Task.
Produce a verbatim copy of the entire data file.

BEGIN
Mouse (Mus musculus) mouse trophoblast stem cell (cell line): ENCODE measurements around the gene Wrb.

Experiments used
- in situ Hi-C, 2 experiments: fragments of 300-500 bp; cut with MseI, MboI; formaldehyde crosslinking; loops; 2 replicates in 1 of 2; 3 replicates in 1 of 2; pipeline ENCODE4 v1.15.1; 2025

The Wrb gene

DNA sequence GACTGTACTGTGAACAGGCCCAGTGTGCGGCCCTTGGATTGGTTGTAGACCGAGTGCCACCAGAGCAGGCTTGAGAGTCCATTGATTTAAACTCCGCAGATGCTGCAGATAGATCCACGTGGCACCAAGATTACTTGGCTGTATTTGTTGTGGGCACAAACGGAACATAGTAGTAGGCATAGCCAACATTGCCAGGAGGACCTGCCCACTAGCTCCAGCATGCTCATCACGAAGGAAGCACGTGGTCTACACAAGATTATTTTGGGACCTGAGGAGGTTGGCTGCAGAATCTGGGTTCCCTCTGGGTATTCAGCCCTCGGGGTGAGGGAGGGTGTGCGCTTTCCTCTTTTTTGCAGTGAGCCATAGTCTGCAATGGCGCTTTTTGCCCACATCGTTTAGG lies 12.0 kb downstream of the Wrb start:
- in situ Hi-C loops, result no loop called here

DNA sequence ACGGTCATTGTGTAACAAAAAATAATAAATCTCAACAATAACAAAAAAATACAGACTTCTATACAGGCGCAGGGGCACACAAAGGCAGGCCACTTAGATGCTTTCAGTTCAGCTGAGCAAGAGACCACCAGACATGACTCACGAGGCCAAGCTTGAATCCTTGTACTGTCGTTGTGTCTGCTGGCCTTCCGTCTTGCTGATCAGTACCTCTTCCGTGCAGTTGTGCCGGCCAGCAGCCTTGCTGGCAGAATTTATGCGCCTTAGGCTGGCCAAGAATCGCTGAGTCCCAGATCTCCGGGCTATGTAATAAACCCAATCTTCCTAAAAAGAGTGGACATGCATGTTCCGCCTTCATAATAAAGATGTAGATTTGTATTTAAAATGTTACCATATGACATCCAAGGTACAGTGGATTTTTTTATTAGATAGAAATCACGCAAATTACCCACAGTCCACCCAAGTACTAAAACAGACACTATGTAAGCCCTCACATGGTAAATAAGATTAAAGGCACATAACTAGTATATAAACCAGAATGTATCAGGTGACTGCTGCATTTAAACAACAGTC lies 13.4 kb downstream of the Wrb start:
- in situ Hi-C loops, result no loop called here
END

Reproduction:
Mouse (Mus musculus) mouse trophoblast stem cell (cell line): ENCODE measurements around the gene Wrb.

Experiments used
- in situ Hi-C, 2 experiments: fragments of 300-500 bp; cut with MseI, MboI; formaldehyde crosslinking; loops; 2 replicates in 1 of 2; 3 replicates in 1 of 2; pipeline ENCODE4 v1.15.1; 2025

The Wrb gene

DNA sequence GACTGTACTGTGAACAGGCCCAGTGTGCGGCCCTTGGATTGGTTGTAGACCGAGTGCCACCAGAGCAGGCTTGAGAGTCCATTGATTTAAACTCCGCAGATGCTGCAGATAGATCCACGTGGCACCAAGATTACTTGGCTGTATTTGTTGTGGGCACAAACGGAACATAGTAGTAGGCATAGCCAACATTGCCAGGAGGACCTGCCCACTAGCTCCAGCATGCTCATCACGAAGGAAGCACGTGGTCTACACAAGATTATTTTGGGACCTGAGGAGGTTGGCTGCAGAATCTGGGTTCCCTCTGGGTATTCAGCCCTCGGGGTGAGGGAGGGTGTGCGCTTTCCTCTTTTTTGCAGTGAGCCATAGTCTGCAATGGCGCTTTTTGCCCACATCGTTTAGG lies 12.0 kb downstream of the Wrb start:
- in situ Hi-C loops, result no loop called here

DNA sequence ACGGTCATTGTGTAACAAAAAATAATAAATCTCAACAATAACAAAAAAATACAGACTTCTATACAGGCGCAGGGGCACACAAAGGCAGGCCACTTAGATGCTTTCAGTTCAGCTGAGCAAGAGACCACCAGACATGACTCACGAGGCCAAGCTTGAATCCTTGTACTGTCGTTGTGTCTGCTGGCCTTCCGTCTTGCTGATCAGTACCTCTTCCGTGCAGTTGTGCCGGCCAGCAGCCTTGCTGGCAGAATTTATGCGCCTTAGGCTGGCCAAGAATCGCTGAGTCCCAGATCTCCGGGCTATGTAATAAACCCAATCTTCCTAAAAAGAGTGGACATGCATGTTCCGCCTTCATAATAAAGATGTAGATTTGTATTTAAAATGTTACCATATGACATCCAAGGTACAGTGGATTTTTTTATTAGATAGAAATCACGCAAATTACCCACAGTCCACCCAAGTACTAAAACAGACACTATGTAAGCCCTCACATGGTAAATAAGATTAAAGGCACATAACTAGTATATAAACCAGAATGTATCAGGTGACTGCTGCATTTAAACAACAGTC lies 13.4 kb downstream of the Wrb start:
- in situ Hi-C loops, result no loop called here